The Forward and friend of Letters Blogatory Eugene Volokh have both written about an interesting case before the Israeli Supreme Court. In Israel, which kept the old Ottoman laws on personal status after independence, all marriages must be contracted in a religious ceremony; there is no civil marriage. This law makes it impossible for some Jews to marry in Israel, for example, because the Chief Rabbinate does not recognize one of the spouses as Jewish. Many Israelis in this situation have gone to Cyprus to have a civil marriage, and under ordinary rules of private international law Israeli courts do recognize such marriages as valid (because they were valid where contracted). But COVID travel restrictions have made that avenue difficult.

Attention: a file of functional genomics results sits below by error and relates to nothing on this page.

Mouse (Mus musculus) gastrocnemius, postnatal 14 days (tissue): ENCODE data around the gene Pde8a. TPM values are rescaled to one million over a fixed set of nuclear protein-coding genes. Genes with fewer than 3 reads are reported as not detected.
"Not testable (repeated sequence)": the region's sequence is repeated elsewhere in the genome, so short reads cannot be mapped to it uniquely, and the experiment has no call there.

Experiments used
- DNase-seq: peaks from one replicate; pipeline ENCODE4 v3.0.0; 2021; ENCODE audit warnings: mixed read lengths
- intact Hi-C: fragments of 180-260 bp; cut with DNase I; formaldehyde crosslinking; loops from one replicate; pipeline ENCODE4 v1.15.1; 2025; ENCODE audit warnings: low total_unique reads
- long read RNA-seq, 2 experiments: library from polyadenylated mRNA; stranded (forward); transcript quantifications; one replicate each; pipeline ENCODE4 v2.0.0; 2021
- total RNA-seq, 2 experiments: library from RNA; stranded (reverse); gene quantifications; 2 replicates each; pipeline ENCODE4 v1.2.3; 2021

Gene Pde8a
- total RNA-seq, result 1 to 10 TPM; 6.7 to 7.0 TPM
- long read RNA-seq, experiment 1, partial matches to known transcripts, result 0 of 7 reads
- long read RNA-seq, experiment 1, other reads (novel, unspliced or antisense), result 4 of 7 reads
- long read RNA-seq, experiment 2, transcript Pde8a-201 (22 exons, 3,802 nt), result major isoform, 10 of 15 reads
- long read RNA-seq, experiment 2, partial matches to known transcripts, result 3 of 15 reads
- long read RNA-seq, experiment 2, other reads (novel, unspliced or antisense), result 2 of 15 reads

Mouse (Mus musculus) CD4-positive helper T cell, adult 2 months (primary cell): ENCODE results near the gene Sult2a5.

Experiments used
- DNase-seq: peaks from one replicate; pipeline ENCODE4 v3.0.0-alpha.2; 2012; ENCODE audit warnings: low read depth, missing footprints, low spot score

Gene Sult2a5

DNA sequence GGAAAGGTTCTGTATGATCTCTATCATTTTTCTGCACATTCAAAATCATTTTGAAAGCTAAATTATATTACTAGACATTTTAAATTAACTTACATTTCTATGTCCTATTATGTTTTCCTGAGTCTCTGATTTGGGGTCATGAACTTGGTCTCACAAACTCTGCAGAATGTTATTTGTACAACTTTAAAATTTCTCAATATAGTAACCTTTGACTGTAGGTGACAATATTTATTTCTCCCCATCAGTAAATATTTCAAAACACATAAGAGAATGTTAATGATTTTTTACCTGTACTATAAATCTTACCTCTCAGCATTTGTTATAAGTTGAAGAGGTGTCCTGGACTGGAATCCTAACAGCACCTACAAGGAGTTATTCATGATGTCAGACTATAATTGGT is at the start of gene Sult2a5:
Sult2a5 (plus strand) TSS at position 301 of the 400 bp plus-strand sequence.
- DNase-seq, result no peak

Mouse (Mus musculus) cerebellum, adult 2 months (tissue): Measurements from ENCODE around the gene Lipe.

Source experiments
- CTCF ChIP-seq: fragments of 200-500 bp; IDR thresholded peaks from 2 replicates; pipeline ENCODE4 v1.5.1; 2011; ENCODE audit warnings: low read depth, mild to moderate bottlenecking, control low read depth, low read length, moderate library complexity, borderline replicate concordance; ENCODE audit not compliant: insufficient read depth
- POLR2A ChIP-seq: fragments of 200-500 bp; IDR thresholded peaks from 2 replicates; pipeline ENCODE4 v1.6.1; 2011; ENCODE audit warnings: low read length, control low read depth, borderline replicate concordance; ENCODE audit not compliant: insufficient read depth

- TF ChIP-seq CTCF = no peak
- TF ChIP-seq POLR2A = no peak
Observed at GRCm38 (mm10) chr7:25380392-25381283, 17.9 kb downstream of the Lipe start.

Enter Utah, which allows “virtual” weddings in which neither spouse has to be present in Utah. The question is whether Israeli law recognizes such marriages as valid. (more…)